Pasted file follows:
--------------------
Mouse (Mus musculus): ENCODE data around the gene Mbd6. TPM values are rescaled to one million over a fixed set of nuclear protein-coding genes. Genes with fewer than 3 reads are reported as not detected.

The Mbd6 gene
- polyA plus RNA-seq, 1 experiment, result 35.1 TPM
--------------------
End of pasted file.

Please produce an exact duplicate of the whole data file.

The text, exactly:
Mouse (Mus musculus): ENCODE data around the gene Mbd6. TPM values are rescaled to one million over a fixed set of nuclear protein-coding genes. Genes with fewer than 3 reads are reported as not detected.

The Mbd6 gene
- polyA plus RNA-seq, 1 experiment, result 35.1 TPM